This practical "how-to guide" provides guidance on using conservation tillage under furrow irrigation to growers, crop consultants, and public sector practitioners. This guide incorporates 4 years of field research done near Fort Collins and years of work done on the Western Slope as well as wisdom and experience of local farmers practicing conservation tillage.
Project Field Work
A demonstration site comparing three tillage systems has been established at the CSU Agricultural Research, Development and Education Center (ARDEC) north of Fort Collins, Colorado on a dedicated 14 acre field. We are using strip-till, modified no-till, and conventional tillage equipment in field-length plots (>1000ft), each replicated twice within the field to control for variability.
To demonstrate that tillage systems under furrow irrigation are possible with high amounts of residue, the plots are managed under continuous corn using appropriate fertility, insect, and weed best management practices for the area. Crop measurements during the growing season include emergence date, population count, and crop growth stage progression.
Runoff during irrigations is quantified using furrow flumes and recording pressure transducers. Irrigation advance times have been quantified for all systems using an average of the first five furrows progressing to the end of the row. We collected water samples for all five irrigations during last season's growing season, and will collect several times this season.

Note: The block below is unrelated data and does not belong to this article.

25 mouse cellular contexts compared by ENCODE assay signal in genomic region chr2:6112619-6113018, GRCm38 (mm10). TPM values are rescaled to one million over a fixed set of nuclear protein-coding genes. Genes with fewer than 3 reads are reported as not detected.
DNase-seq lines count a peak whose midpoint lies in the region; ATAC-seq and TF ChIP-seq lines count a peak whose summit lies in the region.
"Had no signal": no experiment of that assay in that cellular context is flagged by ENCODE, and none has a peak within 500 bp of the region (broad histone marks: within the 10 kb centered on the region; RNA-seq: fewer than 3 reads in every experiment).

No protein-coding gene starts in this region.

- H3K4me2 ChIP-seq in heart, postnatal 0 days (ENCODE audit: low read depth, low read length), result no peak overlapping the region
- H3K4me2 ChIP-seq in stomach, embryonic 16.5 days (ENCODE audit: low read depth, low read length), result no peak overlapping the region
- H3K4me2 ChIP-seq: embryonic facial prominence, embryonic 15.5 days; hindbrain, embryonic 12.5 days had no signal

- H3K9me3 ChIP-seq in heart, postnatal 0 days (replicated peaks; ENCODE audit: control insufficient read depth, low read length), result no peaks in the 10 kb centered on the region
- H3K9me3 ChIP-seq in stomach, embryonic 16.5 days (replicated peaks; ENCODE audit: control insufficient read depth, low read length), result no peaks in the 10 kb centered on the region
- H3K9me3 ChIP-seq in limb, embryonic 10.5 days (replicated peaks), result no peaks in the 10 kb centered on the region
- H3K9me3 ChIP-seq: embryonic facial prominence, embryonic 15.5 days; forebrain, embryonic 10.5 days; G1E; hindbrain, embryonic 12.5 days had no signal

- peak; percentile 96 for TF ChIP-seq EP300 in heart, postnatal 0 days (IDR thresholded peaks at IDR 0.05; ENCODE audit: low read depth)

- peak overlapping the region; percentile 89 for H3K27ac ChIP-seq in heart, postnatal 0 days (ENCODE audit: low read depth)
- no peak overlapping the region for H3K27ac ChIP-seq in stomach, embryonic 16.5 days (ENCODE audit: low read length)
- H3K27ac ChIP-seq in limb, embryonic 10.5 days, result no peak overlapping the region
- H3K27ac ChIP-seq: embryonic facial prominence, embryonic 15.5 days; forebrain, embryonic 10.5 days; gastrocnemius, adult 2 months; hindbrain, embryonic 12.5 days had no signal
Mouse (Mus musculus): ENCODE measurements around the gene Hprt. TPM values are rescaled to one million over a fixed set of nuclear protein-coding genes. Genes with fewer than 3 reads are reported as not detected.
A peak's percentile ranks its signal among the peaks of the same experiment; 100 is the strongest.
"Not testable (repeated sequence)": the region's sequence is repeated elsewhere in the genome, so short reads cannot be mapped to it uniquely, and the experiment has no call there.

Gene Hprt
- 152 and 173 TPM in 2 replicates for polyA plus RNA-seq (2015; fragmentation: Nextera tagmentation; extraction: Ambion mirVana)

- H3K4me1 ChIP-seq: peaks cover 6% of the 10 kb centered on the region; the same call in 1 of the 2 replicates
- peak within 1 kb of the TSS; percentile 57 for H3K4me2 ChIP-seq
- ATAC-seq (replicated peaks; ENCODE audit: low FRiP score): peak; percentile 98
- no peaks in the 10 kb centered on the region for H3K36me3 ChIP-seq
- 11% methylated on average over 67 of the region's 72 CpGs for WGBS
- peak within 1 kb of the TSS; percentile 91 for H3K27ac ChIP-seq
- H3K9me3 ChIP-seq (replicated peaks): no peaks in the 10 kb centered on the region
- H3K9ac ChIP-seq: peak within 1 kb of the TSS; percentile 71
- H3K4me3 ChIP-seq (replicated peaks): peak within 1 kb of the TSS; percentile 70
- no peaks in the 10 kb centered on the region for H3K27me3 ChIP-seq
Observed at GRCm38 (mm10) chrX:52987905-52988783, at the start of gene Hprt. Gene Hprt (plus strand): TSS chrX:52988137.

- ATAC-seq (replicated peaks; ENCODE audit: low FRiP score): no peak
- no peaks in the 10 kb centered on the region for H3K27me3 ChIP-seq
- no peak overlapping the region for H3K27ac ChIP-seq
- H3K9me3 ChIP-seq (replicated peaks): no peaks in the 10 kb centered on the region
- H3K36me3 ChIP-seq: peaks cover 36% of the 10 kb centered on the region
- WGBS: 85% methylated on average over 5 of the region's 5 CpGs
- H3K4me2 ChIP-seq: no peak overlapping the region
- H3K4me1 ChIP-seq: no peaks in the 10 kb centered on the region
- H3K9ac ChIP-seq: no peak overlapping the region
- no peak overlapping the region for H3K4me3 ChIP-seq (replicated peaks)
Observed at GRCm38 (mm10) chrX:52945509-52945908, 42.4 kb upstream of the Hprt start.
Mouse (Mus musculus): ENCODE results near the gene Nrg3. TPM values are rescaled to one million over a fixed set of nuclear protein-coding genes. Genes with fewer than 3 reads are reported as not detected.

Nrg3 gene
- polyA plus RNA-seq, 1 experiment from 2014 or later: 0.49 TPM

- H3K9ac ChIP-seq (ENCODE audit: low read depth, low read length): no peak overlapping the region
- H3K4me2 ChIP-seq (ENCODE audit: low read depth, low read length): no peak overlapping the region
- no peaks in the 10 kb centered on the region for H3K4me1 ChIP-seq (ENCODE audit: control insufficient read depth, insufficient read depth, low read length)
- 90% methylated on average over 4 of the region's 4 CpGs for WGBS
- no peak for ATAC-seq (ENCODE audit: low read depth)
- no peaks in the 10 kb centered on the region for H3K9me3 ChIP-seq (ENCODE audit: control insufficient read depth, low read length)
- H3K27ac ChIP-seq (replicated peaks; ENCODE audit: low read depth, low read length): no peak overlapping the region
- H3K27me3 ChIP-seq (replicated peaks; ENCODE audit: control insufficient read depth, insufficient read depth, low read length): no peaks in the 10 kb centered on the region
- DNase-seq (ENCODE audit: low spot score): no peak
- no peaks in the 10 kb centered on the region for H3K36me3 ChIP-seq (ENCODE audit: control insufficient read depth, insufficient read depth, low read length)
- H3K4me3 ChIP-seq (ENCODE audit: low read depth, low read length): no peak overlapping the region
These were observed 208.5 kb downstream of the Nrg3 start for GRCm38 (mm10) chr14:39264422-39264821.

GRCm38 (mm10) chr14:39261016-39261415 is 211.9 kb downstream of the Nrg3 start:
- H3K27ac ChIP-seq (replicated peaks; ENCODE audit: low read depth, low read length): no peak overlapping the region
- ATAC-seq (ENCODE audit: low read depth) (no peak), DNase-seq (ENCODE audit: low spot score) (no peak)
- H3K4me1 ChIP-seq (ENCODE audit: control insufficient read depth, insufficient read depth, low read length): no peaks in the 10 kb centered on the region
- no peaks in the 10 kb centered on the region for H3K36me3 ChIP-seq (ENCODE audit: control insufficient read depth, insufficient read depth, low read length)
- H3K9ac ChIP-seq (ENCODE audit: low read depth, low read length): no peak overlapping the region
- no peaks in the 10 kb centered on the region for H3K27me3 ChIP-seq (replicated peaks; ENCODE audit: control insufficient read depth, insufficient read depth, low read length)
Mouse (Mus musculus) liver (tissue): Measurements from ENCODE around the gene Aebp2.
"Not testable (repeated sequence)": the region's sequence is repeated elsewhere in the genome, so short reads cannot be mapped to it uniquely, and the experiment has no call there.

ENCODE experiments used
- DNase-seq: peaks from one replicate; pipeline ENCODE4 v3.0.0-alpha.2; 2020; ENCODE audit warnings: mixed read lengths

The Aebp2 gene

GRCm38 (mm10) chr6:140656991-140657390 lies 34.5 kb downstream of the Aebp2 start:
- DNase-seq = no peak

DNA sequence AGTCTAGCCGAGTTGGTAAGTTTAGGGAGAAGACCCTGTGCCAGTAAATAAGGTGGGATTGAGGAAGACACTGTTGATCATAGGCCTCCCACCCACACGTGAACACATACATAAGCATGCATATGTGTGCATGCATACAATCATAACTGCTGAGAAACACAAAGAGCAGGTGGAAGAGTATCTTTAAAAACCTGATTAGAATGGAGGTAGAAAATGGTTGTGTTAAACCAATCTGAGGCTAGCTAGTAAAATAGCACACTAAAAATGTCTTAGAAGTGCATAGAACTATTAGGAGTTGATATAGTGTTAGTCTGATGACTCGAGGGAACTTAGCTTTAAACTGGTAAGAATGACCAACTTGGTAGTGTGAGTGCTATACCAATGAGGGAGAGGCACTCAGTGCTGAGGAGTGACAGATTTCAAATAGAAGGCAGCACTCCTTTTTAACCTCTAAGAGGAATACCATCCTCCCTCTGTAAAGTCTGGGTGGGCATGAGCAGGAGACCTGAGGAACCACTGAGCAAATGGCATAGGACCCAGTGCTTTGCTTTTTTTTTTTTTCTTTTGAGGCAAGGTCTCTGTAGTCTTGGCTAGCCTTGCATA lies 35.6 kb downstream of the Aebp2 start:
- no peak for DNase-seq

Three composite water samples will be collected, one initially, one an hour, and one two hours after runoff begins. Samples will be analyzed for total soluble N and P, ortho-P, nitrate-N. We quantify sediment in water samples using Imhoff cones.
We schedule irrigation timing and amount according to soil moisture tension measured using WaterMark resistance blocks and crop evapotranspiration (ET) from the Colorado Agricultural Meteorological (CoAgMet) weather station located on ARDEC, and neutron probe data. Grain yield is quantified from each system using a grain combine with a GPS enabled yield monitor.
In order to conduct an economic comparison of the systems considered, input costs are tracked throughout the cropping season. These included, but are not limited to, labor requirements for all field work, fuel, and fixed and variable equipment costs for tillage operations, fertilizer, pest control and harvest.
The farmer-managed demonstration site(s) were used for our field day last year and will hopefully be utilized again this year. They also serve as sites for educational video production and crop production according to their crop rotations. Crops in the rotation may include corn, sugarbeets, or drybeans. Watermark sensors may also be installed in these fields for soil moisture monitoring to aid in irrigation scheduling and track soil moisture through-out the growing season.